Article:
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Uncover Massive MIMO Technology Challenges

Aug. 9, 2016
Fifth-generation (5G) networks are expected to utilize advanced technology to fulfill...

Fifth-generation (5G) networks are expected to utilize advanced technology to fulfill lofty expectations. Specifically, massive multiple input, multiple output (MIMO) antenna schemes are likely to be implemented to satisfy future demands. The application note, “Examining the Challenges in Implementing and Testing Massive MIMO for 5G” from Keysight Technologies, begins with a review of the MIMO process. It then discusses some of the challenges associated with implementing massive MIMO, as well as challenges and solutions involved in the simulation, design, and testing of massive MIMO systems.

The application note begins by describing four types of antenna systems: single input; single output (SISO); single input, multiple output (SIMO); multiple input, single output (MISO); and multiple input, multiple output (MIMO). After describing single-user MIMO in some detail, multi-user MIMO is then explained. Some differences between single-user and multi-user MIMO are discussed. An illustration is included to demonstrate how using more antenna elements, as well as applying a phase shift, can impact a transmitted signal.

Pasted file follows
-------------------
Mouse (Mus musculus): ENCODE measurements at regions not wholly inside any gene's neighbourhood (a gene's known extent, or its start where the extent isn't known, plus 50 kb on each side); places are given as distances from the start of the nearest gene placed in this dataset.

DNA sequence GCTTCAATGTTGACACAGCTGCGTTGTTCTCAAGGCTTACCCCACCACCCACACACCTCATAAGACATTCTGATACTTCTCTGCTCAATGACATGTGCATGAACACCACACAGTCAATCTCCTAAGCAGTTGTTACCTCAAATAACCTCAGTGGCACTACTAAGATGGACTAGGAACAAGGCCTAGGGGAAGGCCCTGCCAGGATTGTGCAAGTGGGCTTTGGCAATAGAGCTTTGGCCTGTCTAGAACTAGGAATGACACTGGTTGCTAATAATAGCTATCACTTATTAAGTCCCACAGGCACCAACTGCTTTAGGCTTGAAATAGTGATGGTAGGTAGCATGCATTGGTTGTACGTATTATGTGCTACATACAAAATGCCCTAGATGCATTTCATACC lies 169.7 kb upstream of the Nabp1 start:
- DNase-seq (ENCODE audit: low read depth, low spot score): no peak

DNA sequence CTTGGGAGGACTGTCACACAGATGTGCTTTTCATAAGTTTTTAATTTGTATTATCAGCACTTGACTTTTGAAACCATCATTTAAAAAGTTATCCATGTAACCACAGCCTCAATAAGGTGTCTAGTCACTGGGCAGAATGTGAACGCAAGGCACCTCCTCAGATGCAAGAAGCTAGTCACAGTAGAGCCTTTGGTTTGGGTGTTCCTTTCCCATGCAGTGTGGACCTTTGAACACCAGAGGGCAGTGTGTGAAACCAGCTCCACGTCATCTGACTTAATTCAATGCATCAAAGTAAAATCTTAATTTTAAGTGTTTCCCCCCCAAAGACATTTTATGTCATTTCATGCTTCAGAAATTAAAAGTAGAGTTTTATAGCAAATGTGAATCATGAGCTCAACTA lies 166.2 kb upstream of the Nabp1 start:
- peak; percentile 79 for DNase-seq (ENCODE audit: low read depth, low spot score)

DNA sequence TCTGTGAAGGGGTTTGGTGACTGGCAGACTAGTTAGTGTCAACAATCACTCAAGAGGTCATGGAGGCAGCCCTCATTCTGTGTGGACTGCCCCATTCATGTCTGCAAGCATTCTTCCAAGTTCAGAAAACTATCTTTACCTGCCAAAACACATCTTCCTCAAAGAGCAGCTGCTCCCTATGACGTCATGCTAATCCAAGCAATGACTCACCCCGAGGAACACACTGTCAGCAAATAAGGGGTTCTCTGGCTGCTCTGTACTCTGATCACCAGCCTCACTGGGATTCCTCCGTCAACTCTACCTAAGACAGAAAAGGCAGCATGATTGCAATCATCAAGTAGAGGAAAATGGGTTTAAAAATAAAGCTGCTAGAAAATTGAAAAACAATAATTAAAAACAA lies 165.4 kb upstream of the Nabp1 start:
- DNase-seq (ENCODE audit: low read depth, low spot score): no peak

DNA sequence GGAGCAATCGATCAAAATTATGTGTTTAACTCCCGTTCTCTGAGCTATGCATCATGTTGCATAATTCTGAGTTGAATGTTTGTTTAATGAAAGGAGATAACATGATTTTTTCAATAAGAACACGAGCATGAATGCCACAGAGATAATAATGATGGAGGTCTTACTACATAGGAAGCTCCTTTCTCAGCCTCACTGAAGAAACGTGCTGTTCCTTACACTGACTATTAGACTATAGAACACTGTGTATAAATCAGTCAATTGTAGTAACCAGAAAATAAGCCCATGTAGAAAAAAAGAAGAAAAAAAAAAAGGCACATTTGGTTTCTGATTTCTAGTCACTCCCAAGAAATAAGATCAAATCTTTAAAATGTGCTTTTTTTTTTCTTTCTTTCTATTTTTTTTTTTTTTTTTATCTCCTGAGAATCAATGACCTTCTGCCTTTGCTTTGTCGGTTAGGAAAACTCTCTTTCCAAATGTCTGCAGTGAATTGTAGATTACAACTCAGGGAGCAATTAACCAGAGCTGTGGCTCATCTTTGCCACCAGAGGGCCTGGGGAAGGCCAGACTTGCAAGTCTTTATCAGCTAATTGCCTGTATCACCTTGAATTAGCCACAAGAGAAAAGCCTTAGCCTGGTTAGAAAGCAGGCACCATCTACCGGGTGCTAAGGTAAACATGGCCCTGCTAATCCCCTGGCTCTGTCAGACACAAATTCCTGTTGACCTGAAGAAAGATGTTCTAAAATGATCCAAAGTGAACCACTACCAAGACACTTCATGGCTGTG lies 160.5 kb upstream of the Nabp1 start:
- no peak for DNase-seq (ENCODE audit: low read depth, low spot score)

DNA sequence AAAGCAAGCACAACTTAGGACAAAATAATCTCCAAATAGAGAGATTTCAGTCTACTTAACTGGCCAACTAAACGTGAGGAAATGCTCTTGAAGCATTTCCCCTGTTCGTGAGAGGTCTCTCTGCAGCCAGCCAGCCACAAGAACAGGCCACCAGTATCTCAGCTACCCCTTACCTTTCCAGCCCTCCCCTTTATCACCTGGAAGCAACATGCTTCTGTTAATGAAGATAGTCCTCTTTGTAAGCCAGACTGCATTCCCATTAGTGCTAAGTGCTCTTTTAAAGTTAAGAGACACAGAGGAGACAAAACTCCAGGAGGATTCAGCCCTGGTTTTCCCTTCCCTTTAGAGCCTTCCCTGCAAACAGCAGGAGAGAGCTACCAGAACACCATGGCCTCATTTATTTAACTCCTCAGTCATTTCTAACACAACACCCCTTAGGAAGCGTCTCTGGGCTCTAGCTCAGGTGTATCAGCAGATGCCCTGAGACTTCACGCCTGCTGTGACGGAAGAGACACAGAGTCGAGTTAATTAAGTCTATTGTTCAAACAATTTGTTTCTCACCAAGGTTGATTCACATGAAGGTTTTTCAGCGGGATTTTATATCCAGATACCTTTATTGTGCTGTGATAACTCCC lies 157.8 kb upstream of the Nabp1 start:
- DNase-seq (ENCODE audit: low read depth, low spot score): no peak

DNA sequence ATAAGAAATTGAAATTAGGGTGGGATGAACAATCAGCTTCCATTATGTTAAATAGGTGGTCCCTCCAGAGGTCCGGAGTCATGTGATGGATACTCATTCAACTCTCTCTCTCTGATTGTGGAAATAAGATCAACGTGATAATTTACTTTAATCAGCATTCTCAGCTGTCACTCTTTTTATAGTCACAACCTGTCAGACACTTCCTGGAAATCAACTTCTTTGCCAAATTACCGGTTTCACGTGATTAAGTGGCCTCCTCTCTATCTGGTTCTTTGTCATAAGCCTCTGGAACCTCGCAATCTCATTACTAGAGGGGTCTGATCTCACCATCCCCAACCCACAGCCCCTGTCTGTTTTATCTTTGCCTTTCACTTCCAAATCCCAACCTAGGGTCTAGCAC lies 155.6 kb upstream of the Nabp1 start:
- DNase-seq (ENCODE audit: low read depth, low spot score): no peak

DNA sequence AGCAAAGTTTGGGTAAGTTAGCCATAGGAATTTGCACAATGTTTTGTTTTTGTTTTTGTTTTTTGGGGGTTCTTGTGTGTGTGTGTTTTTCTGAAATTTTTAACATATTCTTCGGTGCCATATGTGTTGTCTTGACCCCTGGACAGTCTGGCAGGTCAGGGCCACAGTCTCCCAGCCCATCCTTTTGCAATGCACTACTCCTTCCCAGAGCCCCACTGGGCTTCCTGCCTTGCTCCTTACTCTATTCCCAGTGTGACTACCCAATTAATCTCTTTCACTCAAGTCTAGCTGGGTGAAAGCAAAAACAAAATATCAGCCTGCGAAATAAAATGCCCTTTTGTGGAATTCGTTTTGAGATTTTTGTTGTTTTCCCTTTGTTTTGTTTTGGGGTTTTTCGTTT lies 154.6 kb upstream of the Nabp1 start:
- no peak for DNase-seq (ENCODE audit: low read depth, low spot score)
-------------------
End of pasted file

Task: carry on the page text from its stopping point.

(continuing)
An overview is provided of the massive MIMO process in a time-division-duplex (TDD) system. Next, two massive MIMO MATLAB simulations are presented, each with four users and one base station. In both examples, each user-equipment (UE) has a single antenna, while the base station contains a multi-antenna array. The base station in the first simulation example has a linear array of 50 omni-directional antenna elements, while the second example’s base station has a linear array of 200 omni-directional antenna elements. The results from both simulations are presented.

Three challenges are discussed in terms of implementing massive MIMO: reciprocity error, signal-to-interference ratio (SIR), and channel coherence time. Challenges and solutions associated with massive MIMO testing are then discussed. For example, test equipment must accommodate the needs for higher frequencies and wider bandwidths. Test methods also must support the tens to hundreds of antennas that are likely to accompany massive MIMO designs. Lastly, the document describes Keysight’s real-time beamforming measurement system, which consists of both hardware and software solutions.

Keysight Technologies, 1400 Fountaingrove Pkwy., Santa Rosa, CA 95403; (707) 577-2663; www.keysight.com 

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